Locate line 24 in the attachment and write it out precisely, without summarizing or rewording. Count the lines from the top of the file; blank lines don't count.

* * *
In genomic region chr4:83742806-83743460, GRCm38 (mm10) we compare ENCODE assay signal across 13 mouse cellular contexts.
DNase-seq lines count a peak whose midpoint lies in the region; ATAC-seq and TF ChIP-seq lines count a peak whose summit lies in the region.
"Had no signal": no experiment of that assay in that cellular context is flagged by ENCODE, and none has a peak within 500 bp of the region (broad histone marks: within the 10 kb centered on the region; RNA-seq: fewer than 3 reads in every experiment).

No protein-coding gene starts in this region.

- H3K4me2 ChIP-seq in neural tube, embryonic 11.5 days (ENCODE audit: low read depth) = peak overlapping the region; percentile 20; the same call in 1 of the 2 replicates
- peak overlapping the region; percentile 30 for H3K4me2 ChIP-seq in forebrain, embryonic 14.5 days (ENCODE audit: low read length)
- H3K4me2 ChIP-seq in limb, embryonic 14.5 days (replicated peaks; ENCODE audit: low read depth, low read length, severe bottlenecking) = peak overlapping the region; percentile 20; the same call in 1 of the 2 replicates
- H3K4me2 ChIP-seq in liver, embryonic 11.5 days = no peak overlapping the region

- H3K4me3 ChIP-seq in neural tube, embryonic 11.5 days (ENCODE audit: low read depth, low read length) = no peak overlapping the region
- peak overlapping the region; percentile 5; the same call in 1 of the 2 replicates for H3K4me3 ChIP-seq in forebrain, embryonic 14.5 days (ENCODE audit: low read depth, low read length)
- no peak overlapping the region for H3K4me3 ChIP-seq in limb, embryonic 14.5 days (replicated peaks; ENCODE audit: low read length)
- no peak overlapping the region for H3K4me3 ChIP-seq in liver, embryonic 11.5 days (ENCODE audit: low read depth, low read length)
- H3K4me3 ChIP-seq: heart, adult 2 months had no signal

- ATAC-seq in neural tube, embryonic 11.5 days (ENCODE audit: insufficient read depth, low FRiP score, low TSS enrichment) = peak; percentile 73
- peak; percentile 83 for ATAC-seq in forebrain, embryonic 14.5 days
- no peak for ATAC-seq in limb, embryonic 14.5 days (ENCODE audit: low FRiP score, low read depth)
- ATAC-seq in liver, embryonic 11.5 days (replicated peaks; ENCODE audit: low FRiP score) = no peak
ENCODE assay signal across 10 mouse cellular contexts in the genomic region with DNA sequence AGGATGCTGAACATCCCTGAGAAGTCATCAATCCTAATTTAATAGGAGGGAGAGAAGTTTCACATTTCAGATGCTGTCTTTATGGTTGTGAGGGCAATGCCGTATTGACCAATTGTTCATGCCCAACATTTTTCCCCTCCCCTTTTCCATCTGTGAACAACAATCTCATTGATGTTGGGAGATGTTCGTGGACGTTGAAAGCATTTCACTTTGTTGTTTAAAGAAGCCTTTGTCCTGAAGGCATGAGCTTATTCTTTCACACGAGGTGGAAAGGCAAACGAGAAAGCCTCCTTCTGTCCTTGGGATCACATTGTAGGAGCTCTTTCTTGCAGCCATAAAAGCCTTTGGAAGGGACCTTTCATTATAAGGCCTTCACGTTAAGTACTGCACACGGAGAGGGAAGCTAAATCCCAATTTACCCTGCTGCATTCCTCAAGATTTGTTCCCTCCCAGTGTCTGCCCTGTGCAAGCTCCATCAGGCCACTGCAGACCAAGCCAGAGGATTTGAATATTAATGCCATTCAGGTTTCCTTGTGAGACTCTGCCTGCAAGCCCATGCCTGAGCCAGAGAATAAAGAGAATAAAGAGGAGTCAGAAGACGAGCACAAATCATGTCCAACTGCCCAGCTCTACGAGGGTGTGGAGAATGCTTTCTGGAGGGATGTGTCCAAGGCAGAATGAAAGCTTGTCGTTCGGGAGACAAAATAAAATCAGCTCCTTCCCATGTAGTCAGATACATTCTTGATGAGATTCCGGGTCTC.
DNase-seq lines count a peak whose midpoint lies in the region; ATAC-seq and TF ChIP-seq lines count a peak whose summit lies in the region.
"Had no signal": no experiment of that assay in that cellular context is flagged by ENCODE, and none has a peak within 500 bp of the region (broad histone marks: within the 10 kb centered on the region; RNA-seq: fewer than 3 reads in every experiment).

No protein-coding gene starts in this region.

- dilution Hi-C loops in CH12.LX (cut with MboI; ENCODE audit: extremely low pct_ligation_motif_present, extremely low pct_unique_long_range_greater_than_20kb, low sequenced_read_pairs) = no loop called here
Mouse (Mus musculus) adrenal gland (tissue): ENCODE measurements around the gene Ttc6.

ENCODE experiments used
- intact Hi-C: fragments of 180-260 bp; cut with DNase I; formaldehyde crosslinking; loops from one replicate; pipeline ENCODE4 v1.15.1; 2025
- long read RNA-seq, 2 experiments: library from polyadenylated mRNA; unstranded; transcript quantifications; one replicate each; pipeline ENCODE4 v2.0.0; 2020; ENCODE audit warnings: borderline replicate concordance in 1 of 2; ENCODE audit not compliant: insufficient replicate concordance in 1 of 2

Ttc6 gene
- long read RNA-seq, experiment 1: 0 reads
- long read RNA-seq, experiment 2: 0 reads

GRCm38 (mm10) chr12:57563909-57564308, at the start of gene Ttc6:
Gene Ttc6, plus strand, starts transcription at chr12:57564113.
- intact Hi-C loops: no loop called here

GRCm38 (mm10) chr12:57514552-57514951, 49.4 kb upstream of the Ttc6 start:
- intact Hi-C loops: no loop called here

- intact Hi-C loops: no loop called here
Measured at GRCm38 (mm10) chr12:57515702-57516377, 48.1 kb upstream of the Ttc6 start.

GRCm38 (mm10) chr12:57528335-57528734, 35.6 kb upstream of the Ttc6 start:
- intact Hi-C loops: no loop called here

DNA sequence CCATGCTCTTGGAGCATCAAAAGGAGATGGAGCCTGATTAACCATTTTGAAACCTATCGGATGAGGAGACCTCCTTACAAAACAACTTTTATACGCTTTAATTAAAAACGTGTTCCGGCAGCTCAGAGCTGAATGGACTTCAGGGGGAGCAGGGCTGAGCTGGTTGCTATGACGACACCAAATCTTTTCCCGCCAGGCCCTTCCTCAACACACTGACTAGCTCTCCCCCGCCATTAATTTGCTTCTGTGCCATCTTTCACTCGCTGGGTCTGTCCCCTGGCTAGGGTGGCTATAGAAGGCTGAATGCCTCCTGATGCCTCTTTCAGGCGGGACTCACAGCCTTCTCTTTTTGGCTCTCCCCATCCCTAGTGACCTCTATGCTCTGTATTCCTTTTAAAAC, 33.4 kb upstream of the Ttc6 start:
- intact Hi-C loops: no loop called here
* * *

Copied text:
ENCODE experiments used